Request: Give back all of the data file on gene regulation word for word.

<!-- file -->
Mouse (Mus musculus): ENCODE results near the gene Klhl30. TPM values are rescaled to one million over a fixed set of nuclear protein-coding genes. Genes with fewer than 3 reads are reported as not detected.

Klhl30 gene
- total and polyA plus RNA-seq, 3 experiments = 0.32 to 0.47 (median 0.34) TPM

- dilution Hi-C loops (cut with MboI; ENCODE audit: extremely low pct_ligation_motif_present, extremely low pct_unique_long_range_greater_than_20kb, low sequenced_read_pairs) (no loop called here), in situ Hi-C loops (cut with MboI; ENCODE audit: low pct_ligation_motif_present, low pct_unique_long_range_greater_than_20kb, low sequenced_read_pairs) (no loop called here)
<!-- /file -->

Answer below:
Mouse (Mus musculus): ENCODE results near the gene Klhl30. TPM values are rescaled to one million over a fixed set of nuclear protein-coding genes. Genes with fewer than 3 reads are reported as not detected.

Klhl30 gene
- total and polyA plus RNA-seq, 3 experiments = 0.32 to 0.47 (median 0.34) TPM

- dilution Hi-C loops (cut with MboI; ENCODE audit: extremely low pct_ligation_motif_present, extremely low pct_unique_long_range_greater_than_20kb, low sequenced_read_pairs) (no loop called here), in situ Hi-C loops (cut with MboI; ENCODE audit: low pct_ligation_motif_present, low pct_unique_long_range_greater_than_20kb, low sequenced_read_pairs) (no loop called here)